Is freelance work the right money making solution for you?

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In the past years freelance work has started getting a better ‘press’ as many people have found refuge in it, after losing their jobs. While none of us planned to freelance in the first place (at least I never said “when I grow up, I want to become a freelancer”), it turned out to be a good solution to earn our living.

Even if not the first choice for most of us, freelancing has proved to be a sweet ride, so we started sharing our experiences and convincing others to give it a try. I personally think that anyone, who’s employed, should try a small side gig, just to see how it works.

If it’s not for you, there’s no problem, you still got your job. In some cases it might actually be a true revelation and change your life for the better. Doing some freelance work, even as a side ‘gig’ will give you an invaluable experience. Yes, even if you fail, you’ll learn a lot from it.

So .. let’s see what freelancing is all about and then ask yourself if it would be a good solution for you:

freelance work

1. Freelance work means REAL WORK

Remember those days when you didn’t feel like working? And you could just hang around the office, since, at the end of the month, you’d still get paid? Those days are over. When you’re running your own small business, if you’re not working, you’re not earning. So no more coffee breaks that stretch for an hour, no more Facebook updates, while you’re supposed to be working.

When you’re freelancing, each minute counts. Sure, you can spend 14 hours/day doing almost nothing or you can have a successful business by working 4 hours/week. It’s up to you, but, if you really want to be successful, you’ll need to learn how to make the most of every minute you have.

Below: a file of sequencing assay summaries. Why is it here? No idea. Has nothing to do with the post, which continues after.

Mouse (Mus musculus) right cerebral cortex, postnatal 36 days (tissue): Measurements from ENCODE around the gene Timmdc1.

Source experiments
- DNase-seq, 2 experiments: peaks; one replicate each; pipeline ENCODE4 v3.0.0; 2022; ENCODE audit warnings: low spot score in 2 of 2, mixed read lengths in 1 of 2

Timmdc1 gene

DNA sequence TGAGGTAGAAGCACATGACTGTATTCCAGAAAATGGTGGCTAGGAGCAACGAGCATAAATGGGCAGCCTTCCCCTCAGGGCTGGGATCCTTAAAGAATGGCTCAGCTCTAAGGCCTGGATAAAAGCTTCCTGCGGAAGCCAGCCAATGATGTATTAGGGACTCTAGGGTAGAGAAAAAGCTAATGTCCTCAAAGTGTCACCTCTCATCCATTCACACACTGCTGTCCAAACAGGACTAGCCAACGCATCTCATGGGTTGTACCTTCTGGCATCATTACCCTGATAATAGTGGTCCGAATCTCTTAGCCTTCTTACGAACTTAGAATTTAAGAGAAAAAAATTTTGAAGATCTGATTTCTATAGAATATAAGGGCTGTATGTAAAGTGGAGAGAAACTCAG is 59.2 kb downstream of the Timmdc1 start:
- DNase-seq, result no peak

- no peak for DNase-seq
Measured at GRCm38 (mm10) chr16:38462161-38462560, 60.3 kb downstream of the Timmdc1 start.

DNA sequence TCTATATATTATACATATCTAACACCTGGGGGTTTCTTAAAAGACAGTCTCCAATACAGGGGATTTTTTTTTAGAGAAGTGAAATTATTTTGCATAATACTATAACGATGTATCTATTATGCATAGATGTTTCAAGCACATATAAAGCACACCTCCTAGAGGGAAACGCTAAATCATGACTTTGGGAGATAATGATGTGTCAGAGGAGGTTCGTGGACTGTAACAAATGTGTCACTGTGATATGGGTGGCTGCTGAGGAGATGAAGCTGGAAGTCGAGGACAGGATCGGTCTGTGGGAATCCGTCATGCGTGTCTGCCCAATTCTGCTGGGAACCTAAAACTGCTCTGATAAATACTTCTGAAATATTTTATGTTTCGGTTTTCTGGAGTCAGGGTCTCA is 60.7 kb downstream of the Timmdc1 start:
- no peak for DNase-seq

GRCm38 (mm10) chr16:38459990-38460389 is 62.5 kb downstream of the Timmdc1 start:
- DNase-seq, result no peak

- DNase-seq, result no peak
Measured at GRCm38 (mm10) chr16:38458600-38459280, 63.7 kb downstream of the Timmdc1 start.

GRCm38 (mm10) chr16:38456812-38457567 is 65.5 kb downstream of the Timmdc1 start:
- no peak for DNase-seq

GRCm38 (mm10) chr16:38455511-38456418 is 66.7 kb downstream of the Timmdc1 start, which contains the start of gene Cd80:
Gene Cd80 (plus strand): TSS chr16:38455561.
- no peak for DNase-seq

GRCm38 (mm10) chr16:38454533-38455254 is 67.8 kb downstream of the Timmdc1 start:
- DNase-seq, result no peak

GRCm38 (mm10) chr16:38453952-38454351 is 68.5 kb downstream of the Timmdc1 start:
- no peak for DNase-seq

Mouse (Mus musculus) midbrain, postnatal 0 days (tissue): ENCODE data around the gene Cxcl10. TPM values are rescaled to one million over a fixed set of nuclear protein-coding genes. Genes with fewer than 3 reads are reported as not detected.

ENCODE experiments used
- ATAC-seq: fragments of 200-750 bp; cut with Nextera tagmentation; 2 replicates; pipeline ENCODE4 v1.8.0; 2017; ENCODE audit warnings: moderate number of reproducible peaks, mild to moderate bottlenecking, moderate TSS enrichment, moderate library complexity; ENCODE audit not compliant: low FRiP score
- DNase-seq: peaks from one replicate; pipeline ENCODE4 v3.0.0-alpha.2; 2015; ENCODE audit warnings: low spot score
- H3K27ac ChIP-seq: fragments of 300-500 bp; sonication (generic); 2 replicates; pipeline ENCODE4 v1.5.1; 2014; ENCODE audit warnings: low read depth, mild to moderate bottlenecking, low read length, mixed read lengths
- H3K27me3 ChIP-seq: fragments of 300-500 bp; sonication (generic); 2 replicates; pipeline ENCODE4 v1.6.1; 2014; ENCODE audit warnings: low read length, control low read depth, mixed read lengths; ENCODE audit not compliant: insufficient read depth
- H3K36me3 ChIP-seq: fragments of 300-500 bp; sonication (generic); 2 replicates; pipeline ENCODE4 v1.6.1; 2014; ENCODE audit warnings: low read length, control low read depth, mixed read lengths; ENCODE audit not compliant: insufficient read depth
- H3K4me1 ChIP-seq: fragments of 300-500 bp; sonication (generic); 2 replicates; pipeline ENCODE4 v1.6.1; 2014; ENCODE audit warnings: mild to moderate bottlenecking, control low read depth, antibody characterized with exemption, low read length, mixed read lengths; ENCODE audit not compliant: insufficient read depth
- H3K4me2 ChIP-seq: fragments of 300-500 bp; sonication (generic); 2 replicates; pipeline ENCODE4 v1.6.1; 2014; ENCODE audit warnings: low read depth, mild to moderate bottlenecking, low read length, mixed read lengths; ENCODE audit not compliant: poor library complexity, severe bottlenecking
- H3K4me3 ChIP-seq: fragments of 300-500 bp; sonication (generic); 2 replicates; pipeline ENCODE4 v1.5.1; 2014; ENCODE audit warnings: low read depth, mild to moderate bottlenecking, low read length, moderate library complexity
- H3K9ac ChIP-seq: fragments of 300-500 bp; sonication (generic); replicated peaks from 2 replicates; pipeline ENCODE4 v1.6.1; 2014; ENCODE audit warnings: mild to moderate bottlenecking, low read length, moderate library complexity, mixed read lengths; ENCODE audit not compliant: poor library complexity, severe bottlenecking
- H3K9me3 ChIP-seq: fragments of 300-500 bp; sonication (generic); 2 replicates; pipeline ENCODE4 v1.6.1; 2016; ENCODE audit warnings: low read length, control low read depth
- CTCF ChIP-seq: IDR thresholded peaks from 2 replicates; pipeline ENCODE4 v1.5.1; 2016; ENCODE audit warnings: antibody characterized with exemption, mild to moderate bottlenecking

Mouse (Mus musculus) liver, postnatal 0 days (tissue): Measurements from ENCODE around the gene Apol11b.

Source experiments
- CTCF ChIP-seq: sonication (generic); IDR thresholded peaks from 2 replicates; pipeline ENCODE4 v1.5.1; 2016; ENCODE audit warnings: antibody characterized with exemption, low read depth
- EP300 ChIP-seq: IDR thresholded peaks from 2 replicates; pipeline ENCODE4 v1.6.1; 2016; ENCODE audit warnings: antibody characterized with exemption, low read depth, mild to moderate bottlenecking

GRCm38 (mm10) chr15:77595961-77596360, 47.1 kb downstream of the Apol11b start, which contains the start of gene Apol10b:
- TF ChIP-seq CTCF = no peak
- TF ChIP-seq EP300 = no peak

2. Freelance work means knowing how to please a lot of people

You need to be a people’s person. Yes, even if you are not. ALWAYS polite and nice, even towards the biggest jerks you’ll meet (and trust me you’ll meet them). You will have amazing clients with whom you’ll even built small friendships, you’ll also have idiots who’ll ‘eat’ years off your life. Don’t let them get to you, but make sure you still keep your cool no matter what.

In business, your reputation is the best asset. Badmouthing bad clients or not being polite will come and bite you when you least expect it. So remain professional even towards those you really hate and never communicate in an angry/nasty manner.

3. You will feel lonely sometimes or at least miss your regular job

I worked for 10 years as a radio DJ and it was as cool as it sounds. With really nice people around me, good music, nice pay. I miss my old job every day, since I really loved it, but learned to also work as the lone freelancer.

Freelancing is clearly something else, so you will need to know how to fill your day with something else than just work and make sure you don’t lose touch with your friends and the people who matter the most.

4. You are the master of your own time now

Nobody is there to make you a work schedule or plan for you. Freelancing means being FREE to set up your working hours as you please. Make sure you do schedule some work time (you got bills to pay, remember?), but don’t ignore rest and family time. Many few freelancers are trapped into an insane work schedule (small rates and a lot of work to compensate) and this will burn you out fast or even compromise your health.

Have been there and done it for 3 months. It was insanely hard and I was on the verge of getting into the hospital. Now I work every day for few hours and then spend time with my baby and family.